Wednesday, June 22, 2011

Carlsbad Caverns - Part II

On Thursday morning we headed towards Carlsbad Caverns for the first of two guided tours we had scheduled for the day.  The first tour at 9:00 am was of the Left Hand Tunnel.  We had originally planned to walk down what they call the “natural entrance” to the cave to meet the guide at the bottom, but that entrance didn’t open until 8:30, and the hike down takes at least 45 minutes, and that’s without stopping along the way.  We decided we’d walk down that way after our tours and then hike back out the same way.  So we went down via the “not so natural entrance”… the elevator. :-)  The cave was a cool 56 degrees with 90% humidity.  Huge contrast from the triple digit temperature outside.
Ready to begin our first tour at Carlsbad Caverns
We met up with the tour guide inside a huge open room called the rest area, complete with restrooms, a souvenir stand, and a snack counter with sandwiches and drinks.  As the guide was setting up for our tour, we noticed that there were only the four of us along with two others.  The guide said he had 13 booked for the tour but assumed that maybe the others hadn’t heard the caverns had reopened.  He then began to tell us that this was his first time to lead this specific tour and that he had only been in the Left Hand Tunnel one other time.  He had planned to walk through on the previous day to prepare but wasn’t able to because of the fires.  So he was just as excited about going into tunnel as we were.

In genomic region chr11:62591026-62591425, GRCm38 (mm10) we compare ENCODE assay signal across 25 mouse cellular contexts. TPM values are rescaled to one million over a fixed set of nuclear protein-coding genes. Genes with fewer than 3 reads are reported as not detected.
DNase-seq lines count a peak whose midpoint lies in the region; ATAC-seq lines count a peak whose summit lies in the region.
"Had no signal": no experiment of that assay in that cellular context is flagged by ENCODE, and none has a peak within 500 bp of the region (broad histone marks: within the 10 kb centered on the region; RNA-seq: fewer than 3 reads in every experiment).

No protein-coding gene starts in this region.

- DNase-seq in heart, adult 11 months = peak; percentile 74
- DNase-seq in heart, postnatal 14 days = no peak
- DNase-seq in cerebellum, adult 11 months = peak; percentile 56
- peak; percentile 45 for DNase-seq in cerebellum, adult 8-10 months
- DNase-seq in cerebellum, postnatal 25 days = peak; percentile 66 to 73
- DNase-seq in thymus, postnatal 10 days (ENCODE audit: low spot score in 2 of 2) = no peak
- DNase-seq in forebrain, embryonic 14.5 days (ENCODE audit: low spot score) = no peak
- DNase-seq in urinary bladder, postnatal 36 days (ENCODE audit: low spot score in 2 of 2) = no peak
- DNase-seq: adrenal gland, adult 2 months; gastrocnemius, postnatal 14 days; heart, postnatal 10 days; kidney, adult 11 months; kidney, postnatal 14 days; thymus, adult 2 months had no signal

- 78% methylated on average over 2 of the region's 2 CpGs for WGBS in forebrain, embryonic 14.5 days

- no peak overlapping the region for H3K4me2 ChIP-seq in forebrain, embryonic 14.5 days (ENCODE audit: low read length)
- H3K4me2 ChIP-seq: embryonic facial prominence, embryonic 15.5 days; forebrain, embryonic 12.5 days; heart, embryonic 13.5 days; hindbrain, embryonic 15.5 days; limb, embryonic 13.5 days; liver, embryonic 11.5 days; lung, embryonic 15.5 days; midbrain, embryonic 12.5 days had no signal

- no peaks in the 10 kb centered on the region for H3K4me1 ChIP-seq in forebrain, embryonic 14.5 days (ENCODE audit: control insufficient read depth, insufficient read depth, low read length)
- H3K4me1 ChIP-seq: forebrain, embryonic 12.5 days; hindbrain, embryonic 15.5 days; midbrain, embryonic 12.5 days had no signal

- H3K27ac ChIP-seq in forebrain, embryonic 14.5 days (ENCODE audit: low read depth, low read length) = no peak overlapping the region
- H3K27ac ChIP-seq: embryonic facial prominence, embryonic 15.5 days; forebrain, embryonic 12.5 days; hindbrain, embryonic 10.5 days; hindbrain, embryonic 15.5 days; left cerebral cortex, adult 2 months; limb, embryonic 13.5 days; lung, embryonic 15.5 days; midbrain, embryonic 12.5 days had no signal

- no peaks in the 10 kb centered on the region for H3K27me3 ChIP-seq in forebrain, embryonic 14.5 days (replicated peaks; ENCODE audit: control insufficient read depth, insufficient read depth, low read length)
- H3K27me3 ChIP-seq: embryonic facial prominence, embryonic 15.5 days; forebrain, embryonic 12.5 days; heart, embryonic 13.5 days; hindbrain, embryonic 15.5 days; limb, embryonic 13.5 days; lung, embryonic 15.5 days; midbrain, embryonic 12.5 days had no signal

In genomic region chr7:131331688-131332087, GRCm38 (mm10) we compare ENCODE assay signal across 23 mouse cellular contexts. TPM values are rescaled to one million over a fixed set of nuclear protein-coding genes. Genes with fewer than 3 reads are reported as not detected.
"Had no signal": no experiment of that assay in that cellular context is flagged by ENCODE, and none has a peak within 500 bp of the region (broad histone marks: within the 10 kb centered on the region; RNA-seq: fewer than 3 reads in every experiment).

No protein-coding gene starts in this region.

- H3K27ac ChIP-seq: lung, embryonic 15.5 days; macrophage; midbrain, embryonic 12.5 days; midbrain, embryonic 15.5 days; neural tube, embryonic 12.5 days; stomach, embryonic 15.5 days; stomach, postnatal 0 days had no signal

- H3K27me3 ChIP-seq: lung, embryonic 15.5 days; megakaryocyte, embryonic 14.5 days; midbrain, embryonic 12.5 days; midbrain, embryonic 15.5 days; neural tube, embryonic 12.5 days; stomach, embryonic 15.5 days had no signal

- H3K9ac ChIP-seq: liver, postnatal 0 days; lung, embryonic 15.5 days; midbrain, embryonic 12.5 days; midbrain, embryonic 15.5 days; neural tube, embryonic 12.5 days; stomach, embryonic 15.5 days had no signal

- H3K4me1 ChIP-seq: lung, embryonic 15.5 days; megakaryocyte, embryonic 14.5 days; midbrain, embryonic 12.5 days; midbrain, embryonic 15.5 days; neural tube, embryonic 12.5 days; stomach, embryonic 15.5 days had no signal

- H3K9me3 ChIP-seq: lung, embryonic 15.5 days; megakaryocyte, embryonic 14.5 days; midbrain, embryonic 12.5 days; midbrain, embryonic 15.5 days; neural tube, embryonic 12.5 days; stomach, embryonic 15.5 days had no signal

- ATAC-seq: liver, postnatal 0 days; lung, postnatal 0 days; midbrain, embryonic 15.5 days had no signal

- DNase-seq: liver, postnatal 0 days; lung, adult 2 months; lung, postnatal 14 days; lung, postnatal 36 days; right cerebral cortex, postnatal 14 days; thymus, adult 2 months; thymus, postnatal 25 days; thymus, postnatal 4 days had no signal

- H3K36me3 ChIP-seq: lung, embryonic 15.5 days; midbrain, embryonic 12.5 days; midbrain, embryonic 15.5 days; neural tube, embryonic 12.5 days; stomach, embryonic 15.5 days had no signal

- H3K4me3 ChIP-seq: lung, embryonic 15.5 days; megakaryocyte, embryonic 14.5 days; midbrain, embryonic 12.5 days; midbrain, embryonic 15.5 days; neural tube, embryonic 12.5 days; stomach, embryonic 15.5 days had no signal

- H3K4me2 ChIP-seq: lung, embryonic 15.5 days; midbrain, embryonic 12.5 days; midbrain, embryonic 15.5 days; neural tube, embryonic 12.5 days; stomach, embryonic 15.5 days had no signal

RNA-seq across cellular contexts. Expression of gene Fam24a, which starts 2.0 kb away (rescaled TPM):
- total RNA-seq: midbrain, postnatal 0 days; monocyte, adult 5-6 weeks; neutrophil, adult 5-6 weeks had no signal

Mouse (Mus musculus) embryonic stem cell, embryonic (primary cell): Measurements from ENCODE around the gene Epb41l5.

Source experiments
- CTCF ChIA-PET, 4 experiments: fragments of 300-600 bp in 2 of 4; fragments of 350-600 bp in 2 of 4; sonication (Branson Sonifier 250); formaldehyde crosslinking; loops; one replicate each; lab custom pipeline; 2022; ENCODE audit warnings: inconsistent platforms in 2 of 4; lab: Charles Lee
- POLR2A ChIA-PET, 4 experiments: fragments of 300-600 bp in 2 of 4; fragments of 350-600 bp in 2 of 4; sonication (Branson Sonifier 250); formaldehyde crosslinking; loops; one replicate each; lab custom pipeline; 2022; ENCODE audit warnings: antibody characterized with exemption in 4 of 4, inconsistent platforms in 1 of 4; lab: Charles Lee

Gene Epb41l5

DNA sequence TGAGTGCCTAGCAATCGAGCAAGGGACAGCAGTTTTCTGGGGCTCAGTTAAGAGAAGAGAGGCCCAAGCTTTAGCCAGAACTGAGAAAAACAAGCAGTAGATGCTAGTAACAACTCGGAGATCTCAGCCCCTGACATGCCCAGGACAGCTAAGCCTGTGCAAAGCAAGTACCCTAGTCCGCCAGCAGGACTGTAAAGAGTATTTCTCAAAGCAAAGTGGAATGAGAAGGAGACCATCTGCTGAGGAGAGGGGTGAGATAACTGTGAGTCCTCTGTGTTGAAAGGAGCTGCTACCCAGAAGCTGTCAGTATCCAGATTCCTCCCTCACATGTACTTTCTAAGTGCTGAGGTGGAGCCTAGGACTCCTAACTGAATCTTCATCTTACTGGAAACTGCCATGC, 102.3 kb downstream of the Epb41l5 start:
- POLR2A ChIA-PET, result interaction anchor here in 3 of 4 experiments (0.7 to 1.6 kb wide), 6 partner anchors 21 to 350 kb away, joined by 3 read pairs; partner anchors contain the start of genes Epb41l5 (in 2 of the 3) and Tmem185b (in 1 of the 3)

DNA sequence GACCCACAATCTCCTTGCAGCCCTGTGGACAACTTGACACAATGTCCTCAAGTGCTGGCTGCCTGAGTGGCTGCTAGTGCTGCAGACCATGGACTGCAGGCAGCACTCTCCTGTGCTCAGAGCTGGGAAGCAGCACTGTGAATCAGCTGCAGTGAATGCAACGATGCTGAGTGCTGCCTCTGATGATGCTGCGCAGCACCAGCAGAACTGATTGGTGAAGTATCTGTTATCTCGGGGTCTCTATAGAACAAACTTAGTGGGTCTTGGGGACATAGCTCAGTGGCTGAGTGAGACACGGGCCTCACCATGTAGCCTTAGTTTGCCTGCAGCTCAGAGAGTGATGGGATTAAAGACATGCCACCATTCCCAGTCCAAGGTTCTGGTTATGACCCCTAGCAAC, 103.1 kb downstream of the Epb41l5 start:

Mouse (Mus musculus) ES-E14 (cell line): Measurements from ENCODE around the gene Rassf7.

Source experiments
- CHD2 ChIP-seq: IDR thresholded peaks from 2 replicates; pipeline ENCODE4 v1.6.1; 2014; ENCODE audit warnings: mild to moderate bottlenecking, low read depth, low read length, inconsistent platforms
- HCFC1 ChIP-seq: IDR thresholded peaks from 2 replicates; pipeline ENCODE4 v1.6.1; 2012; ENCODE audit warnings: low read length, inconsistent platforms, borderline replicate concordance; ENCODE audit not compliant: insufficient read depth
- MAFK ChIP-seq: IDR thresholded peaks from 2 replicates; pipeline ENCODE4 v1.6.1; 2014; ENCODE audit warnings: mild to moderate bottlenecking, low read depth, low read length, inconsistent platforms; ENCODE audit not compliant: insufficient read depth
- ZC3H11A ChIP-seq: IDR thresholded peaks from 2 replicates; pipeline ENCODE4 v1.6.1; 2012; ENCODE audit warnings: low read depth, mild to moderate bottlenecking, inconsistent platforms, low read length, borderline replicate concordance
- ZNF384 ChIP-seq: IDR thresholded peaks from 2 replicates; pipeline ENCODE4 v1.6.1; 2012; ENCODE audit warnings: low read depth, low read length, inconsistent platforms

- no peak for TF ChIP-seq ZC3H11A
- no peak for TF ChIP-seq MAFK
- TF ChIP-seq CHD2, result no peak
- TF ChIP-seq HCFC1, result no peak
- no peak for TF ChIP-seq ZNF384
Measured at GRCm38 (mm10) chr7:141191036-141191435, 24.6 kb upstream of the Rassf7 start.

When we started off, he gave us all a lantern with a candle since this part of the cave wouldn’t have any artificial lighting sources.  The girls thought that was one of the best parts… getting to carry a lantern.  As we went through the cave, he explained that the Left Hand Tunnel was, in his words, the “uninteresting” part of the cave.  If that was the case, we couldn’t wait to see the other parts.  It was amazing!  The best part of this tour for us was that as we got to the end of the formal part of the guided tour and started to turn around to go back, the guide asked us all if we were interested in going a bit further.  He said that with a larger group he wasn’t able to go any further, but since there was only six of us, and since he had only been further back on this trail one other time, he was dying to get back there as well.  So once again, we lucked out.
Photo opp that I just can't resist!
My kids just love me!

We followed him on back past the marked trail to an area called “Sherwood Forest.”  Way cool!  Stalactites and stalagmites everywhere.  Once again, pictures just don’t do it justice.  The ranger was just as tickled to get back there as we were, so that made it even more fun… along with the fact that we were getting to see something that under normal circumstances we wouldn’t have gotten to see.
Following the ranger off trail to Sherwood Forest
Stalactites in Sherwood Forest

These formations are called "draperies."
 Halfway back out of this part of the cave, the ranger sat us all down and had us blow out our candle so we could experience what they call a blackout.  It was complete and total darkness.  You literally could not see your hand waving in front of your face.  Nor could you see the face of the person beside you as you tried to wave your hand in front of their face – believe me, Scott tried and ended up smacking me in the face.  I think that might have been on purpose!  The ranger then re-lit our candles, and we finished our first tour.